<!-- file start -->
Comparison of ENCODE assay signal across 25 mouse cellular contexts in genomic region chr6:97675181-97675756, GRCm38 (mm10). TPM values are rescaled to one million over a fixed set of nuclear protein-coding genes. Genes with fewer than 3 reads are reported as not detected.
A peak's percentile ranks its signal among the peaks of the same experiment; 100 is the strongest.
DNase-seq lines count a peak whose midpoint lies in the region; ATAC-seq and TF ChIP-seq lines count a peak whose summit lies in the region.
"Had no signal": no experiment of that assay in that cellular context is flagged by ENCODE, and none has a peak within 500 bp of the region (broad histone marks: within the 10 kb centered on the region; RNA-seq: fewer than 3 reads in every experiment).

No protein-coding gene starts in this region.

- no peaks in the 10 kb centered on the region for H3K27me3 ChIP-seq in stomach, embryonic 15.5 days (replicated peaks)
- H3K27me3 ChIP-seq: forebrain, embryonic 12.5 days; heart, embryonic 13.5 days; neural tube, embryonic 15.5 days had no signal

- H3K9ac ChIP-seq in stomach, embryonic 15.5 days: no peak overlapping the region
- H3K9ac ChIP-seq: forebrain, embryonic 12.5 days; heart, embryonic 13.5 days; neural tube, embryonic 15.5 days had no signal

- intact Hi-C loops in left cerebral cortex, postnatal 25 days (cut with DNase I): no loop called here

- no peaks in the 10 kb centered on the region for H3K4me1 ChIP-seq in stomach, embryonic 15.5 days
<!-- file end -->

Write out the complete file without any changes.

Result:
Comparison of ENCODE assay signal across 25 mouse cellular contexts in genomic region chr6:97675181-97675756, GRCm38 (mm10). TPM values are rescaled to one million over a fixed set of nuclear protein-coding genes. Genes with fewer than 3 reads are reported as not detected.
A peak's percentile ranks its signal among the peaks of the same experiment; 100 is the strongest.
DNase-seq lines count a peak whose midpoint lies in the region; ATAC-seq and TF ChIP-seq lines count a peak whose summit lies in the region.
"Had no signal": no experiment of that assay in that cellular context is flagged by ENCODE, and none has a peak within 500 bp of the region (broad histone marks: within the 10 kb centered on the region; RNA-seq: fewer than 3 reads in every experiment).

No protein-coding gene starts in this region.

- no peaks in the 10 kb centered on the region for H3K27me3 ChIP-seq in stomach, embryonic 15.5 days (replicated peaks)
- H3K27me3 ChIP-seq: forebrain, embryonic 12.5 days; heart, embryonic 13.5 days; neural tube, embryonic 15.5 days had no signal

- H3K9ac ChIP-seq in stomach, embryonic 15.5 days: no peak overlapping the region
- H3K9ac ChIP-seq: forebrain, embryonic 12.5 days; heart, embryonic 13.5 days; neural tube, embryonic 15.5 days had no signal

- intact Hi-C loops in left cerebral cortex, postnatal 25 days (cut with DNase I): no loop called here

- no peaks in the 10 kb centered on the region for H3K4me1 ChIP-seq in stomach, embryonic 15.5 days